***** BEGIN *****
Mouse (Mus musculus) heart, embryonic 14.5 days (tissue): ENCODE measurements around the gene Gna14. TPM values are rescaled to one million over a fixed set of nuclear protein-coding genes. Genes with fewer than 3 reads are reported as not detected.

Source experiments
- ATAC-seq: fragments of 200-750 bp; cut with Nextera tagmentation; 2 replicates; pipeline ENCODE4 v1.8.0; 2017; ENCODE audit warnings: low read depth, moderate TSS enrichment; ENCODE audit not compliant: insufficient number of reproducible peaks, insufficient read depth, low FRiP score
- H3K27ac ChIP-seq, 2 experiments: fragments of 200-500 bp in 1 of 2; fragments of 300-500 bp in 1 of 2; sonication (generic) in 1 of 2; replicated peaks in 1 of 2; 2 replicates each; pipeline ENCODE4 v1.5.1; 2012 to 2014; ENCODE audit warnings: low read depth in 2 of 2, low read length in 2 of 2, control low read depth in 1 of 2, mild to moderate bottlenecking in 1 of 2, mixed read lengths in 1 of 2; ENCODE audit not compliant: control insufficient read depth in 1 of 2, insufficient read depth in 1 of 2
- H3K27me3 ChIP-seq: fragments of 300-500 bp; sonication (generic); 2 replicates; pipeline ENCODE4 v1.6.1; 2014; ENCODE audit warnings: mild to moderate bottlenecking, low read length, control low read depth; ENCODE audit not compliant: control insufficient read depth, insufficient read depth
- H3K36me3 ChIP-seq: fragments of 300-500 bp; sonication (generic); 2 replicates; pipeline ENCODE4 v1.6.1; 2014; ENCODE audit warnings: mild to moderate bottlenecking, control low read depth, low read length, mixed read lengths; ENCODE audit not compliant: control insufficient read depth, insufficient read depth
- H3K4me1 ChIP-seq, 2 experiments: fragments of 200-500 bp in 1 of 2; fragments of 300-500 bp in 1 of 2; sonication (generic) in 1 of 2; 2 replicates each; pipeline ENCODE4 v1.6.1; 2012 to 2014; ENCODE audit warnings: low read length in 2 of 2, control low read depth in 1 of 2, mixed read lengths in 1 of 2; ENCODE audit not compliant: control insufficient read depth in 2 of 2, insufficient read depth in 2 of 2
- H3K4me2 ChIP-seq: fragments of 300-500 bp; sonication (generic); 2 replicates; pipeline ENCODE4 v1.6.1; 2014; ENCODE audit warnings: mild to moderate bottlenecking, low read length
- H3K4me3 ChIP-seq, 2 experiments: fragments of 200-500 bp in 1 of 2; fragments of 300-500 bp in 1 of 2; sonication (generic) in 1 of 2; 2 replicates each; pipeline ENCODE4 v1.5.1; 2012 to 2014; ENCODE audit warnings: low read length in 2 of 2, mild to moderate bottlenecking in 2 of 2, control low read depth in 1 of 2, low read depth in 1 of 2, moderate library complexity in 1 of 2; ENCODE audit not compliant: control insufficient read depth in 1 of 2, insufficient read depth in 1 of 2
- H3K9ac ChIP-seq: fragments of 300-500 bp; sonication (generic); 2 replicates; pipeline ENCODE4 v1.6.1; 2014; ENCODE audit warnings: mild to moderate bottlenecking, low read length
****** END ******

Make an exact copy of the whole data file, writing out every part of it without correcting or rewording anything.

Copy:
Mouse (Mus musculus) heart, embryonic 14.5 days (tissue): ENCODE measurements around the gene Gna14. TPM values are rescaled to one million over a fixed set of nuclear protein-coding genes. Genes with fewer than 3 reads are reported as not detected.

Source experiments
- ATAC-seq: fragments of 200-750 bp; cut with Nextera tagmentation; 2 replicates; pipeline ENCODE4 v1.8.0; 2017; ENCODE audit warnings: low read depth, moderate TSS enrichment; ENCODE audit not compliant: insufficient number of reproducible peaks, insufficient read depth, low FRiP score
- H3K27ac ChIP-seq, 2 experiments: fragments of 200-500 bp in 1 of 2; fragments of 300-500 bp in 1 of 2; sonication (generic) in 1 of 2; replicated peaks in 1 of 2; 2 replicates each; pipeline ENCODE4 v1.5.1; 2012 to 2014; ENCODE audit warnings: low read depth in 2 of 2, low read length in 2 of 2, control low read depth in 1 of 2, mild to moderate bottlenecking in 1 of 2, mixed read lengths in 1 of 2; ENCODE audit not compliant: control insufficient read depth in 1 of 2, insufficient read depth in 1 of 2
- H3K27me3 ChIP-seq: fragments of 300-500 bp; sonication (generic); 2 replicates; pipeline ENCODE4 v1.6.1; 2014; ENCODE audit warnings: mild to moderate bottlenecking, low read length, control low read depth; ENCODE audit not compliant: control insufficient read depth, insufficient read depth
- H3K36me3 ChIP-seq: fragments of 300-500 bp; sonication (generic); 2 replicates; pipeline ENCODE4 v1.6.1; 2014; ENCODE audit warnings: mild to moderate bottlenecking, control low read depth, low read length, mixed read lengths; ENCODE audit not compliant: control insufficient read depth, insufficient read depth
- H3K4me1 ChIP-seq, 2 experiments: fragments of 200-500 bp in 1 of 2; fragments of 300-500 bp in 1 of 2; sonication (generic) in 1 of 2; 2 replicates each; pipeline ENCODE4 v1.6.1; 2012 to 2014; ENCODE audit warnings: low read length in 2 of 2, control low read depth in 1 of 2, mixed read lengths in 1 of 2; ENCODE audit not compliant: control insufficient read depth in 2 of 2, insufficient read depth in 2 of 2
- H3K4me2 ChIP-seq: fragments of 300-500 bp; sonication (generic); 2 replicates; pipeline ENCODE4 v1.6.1; 2014; ENCODE audit warnings: mild to moderate bottlenecking, low read length
- H3K4me3 ChIP-seq, 2 experiments: fragments of 200-500 bp in 1 of 2; fragments of 300-500 bp in 1 of 2; sonication (generic) in 1 of 2; 2 replicates each; pipeline ENCODE4 v1.5.1; 2012 to 2014; ENCODE audit warnings: low read length in 2 of 2, mild to moderate bottlenecking in 2 of 2, control low read depth in 1 of 2, low read depth in 1 of 2, moderate library complexity in 1 of 2; ENCODE audit not compliant: control insufficient read depth in 1 of 2, insufficient read depth in 1 of 2
- H3K9ac ChIP-seq: fragments of 300-500 bp; sonication (generic); 2 replicates; pipeline ENCODE4 v1.6.1; 2014; ENCODE audit warnings: mild to moderate bottlenecking, low read length